by H. Sterling Burnett
In July, federal Judge John F. Keenan of the U.S. District Court for the Southern District of New York dismissed New York City's lawsuit against five major oil companies. The lawsuit sought to force the oil companies to help pay NYC's alleged costs associated with climate change.
Keenan's ruling was the second victory against municipal governments seeking to use the judiciary to address problems purportedly caused by climate change. The first triumph came in June, when Judge William H. Alsup of the U.S. District Court in San Francisco threw out a similar lawsuit against the same five companies — BP, Chevron, ConocoPhillips, Exxon Mobil, and Royal Dutch Shell — in a case brought by Oakland and San Francisco.
In the 23-page decision dismissing New York City's lawsuit, Keenan wrote climate change must be addressed by the executive branch and Congress, not by the courts. Although climate change "is a fact of life," Keenan wrote, "the serious problems caused thereby are not for the judiciary to ameliorate. Global warming and solutions thereto must be addressed by the two other branches of government."
In addition, Keenan determined NYC's lawsuit is unjustified because the city contributed carbon dioxide emissions and benefited from fossil-fuel use.
"(I)t is not clear that Defendants' fossil fuel production and the emissions created therefrom have been an 'unlawful invasion' in New York City, as the City benefits from and participates in the use of fossil fuels as a source of power, and has done so for many decades," wrote Keenan.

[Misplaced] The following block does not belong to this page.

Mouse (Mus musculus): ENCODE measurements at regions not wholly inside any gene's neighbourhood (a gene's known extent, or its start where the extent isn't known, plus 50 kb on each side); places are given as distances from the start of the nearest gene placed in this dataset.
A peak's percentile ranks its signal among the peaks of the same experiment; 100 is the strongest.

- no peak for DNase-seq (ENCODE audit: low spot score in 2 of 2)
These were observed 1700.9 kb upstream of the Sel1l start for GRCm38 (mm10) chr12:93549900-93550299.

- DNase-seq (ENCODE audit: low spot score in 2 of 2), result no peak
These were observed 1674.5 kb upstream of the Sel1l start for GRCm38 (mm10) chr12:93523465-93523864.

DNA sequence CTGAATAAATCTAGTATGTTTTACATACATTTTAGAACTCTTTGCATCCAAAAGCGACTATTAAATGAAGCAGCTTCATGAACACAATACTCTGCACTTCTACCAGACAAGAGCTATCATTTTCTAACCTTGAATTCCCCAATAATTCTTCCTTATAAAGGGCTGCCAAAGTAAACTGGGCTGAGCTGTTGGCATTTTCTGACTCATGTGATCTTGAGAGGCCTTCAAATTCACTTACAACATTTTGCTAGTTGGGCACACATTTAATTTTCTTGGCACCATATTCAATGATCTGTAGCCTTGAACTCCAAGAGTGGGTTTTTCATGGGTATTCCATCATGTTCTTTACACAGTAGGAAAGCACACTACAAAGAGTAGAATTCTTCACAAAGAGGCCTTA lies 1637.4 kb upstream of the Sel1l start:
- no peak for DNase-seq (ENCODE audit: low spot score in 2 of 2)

Climate policy is solely within the domain of the legislative and executive branches of the federal government, as two federal judges have amply demonstrated in their written decisions.
However, states and cities seem intent on banging their heads up against this legal brick wall.
On July 2, just a week after Alsup threw out a climate lawsuit brought by Oakland and San Francisco, Rhode Island filed a lawsuit against oil companies to recover the costs from supposed climate change. On July 20, just a day after Keenan dismissed NYC's lawsuit, Baltimore sued oil companies for climate change expenses in Maryland. Furthermore, New York City, Oakland, and San Francisco plan to appeal their cases' dismissals.
Climate Change Lawsuits: A Waste
Apparently, these cities and states have no serious problems — such as crime, budget shortfalls, and education woes — for which the resources devoted to these lawsuits might be better used, or their leaders just don't care if they waste taxpayers' money on frivolous lawsuits. It seems as though the several attorneys general pursuing these pointless lawsuits are so caught up in the grip of climate mania, they just can't let go, the law be damned.
Or perhaps the lawsuits are simply an attempted shakedown of an industry with deep pockets. These cities and states desperately hope oil companies will ultimately settle out of court, agreeing to pay billions of dollars and promising not to fight climate change legislation in the future.
Furthermore, these out-of-touch environmental zealots want to force oil companies to shift their investments from fossil fuels to politically connected, highly subsidized green-energy power sources. Oil companies have not succumbed to these outrageous demands yet, and it seems unlikely they will any time soon, with their continued profitability and their very existence at stake — as well as two legal wins under their belt.
It is long past time to end this game of legal whack-a-mole. Alsup and Keenan should require cities to pay the court costs, attorney fees, and other expenses incurred by oil companies thus warning municipal and state climate zealots seeking big paydays there is a price to pay for wasting courts' time.
Burnett, Ph.D. is a senior fellow on energy and the environment at The Heartland Institute, a nonpartisan, nonprofit research center headquartered in Arlington Heights, Illinois.